Reality television has painted a somewhat distorted picture of life in Bush Alaska. Shows like Alaskan Bush People and Alaska: The Last Frontier depict families living life off-the-grid, chopping wood to build their cabins, and hunting and gathering to put food on the table.
But even the hardiest of those living in the Alaska Bush head to the store at least occasionally to stock their pantry and purchase clothes, furniture, and other personal items.
It just takes a bit more effort--and an airplane--to do what is an easy afternoon errand for the rest of Alaska.
"We're a service provider," says Clinton White, owner and operator of Anchorage-based Greatland Grocery & Supply, an online store that serves all of Alaska. "We market ourselves as a grocery store, but really we're a supplier of goods that Bush communities need."
Even for businesses that predominantly serve more traditional customers, Bush orders still comprise a significant portion of their sales.
"It's amazing how much stuff goes out in the Bush," says Ron Bailey, president of Bailey's Furniture, which has showrooms in Anchorage, Fairbanks, Wasilla, and Soldotna. "I'd estimate that 10 to 15 percent of our sales are Bush orders."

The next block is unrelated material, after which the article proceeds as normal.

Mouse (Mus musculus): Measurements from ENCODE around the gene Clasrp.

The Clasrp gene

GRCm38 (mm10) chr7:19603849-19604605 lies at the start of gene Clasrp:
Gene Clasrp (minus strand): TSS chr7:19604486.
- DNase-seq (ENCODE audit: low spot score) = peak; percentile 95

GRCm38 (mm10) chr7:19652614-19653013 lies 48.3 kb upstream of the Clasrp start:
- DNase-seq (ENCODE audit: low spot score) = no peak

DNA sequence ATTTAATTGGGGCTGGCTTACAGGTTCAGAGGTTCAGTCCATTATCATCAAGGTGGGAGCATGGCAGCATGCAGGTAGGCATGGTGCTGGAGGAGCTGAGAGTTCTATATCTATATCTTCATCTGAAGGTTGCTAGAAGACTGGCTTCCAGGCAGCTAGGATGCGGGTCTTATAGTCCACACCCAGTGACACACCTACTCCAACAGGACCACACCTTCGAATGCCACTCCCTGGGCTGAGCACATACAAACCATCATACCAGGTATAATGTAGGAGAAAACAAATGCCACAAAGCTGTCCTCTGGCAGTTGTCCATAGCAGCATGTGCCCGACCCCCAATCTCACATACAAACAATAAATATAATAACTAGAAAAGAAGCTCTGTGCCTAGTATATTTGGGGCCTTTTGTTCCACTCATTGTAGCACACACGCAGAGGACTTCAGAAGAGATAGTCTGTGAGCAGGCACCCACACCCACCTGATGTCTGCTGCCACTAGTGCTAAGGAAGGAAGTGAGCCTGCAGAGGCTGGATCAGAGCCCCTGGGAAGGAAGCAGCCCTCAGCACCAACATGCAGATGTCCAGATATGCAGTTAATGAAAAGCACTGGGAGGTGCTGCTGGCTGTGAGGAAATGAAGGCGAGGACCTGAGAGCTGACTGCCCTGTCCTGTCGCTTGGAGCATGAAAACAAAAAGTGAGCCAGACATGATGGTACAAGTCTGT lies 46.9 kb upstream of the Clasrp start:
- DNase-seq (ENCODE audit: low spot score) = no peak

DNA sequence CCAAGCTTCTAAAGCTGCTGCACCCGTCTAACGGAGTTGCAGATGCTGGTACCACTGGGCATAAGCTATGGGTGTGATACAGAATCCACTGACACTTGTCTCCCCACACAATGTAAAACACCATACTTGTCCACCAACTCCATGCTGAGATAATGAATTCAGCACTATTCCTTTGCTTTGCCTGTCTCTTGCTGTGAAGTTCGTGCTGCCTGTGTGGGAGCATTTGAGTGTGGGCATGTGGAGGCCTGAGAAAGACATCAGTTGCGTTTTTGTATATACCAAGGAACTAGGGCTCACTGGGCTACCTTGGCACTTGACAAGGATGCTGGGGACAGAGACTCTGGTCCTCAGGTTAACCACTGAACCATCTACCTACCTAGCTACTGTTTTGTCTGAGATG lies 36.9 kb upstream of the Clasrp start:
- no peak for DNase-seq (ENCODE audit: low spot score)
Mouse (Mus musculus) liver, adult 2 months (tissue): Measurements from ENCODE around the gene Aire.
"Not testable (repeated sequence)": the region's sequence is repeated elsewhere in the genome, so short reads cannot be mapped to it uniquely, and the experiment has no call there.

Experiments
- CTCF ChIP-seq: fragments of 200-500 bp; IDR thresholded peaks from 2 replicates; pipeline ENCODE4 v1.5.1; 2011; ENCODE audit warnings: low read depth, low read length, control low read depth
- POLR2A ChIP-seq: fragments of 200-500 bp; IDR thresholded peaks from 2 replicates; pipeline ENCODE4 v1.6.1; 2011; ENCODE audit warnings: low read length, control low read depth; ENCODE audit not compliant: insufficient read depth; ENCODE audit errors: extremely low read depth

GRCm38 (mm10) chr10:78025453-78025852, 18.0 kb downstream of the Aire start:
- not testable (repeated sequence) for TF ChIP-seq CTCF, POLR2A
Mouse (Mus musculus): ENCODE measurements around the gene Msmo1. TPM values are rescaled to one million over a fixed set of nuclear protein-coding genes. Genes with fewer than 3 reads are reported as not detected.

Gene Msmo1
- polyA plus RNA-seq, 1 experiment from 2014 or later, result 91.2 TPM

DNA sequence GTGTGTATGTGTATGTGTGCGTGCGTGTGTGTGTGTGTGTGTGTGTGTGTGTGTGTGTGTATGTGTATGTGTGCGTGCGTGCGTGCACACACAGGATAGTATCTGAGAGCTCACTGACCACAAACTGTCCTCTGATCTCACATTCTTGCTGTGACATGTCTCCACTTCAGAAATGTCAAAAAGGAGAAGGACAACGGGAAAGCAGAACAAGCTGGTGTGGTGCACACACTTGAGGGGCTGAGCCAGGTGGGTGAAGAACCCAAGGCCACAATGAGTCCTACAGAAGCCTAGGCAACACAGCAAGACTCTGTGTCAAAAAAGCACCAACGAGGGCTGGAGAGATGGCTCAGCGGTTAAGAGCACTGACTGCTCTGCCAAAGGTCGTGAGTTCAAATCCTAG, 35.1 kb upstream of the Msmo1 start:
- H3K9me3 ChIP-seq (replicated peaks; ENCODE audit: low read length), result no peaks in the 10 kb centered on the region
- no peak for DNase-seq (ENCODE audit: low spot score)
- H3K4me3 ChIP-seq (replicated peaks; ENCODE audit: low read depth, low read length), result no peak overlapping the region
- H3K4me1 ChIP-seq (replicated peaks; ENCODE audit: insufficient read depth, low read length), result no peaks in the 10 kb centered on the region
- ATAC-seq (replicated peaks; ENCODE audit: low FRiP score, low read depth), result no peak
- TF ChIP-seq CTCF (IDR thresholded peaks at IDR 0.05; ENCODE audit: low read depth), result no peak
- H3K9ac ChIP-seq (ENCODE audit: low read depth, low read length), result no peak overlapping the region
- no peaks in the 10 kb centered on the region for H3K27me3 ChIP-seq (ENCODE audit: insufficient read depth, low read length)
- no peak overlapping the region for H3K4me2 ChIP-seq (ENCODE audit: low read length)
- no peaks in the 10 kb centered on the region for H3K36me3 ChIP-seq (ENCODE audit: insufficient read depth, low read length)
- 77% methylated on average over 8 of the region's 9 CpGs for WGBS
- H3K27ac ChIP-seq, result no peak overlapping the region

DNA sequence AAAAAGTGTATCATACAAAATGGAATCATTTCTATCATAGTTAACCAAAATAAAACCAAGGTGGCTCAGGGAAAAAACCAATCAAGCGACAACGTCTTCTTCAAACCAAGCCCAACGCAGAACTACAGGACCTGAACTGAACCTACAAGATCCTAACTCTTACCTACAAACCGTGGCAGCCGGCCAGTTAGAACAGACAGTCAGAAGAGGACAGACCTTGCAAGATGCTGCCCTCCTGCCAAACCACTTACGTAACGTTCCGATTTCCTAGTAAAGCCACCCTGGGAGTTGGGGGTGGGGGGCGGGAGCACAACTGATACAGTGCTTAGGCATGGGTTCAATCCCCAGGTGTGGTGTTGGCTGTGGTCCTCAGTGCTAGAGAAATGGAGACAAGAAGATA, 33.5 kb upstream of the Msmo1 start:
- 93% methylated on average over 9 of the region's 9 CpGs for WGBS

And what's delivered to Bush communities is as varied as the people who live and work there.
"I've hauled everything from sled dogs to CAT parts for bulldozers, caskets, even peregrine falcons several times," says Eric Sieh, pilot and owner of the Kotzebue-based Arctic Backcountry Flying Service. "Just about most things you can think of, I may have flown it."
Shopping from the Bush
Without any brick and mortar stores in the Alaska Bush, there are no quick trips to Fred Meyer for a dozen eggs or some last-minute shopping for Thanksgiving dinner. Instead, residents and businesses order groceries and personal items online through the store's website; submit an order form via email, regular mail, phone, or fax; or shop in-store during a trip to one of Alaska's hub cities.
For stores that offer online ordering, shopping isn't much different than ordering through Amazon or a grocery store app.
'It works like any other e-commerce site that folks are familiar with," White says. 'You can browse the items and add them to your cart. Pretty much anything you're going to find at any major store is processed through one easy online transaction."
Order fulfillment varies by store. Greatland Grocery doesn't have a physical location, so employees shop to fulfill orders much the same as Alaskans who don't live in the Bush.
"We use the same resources that every other customer...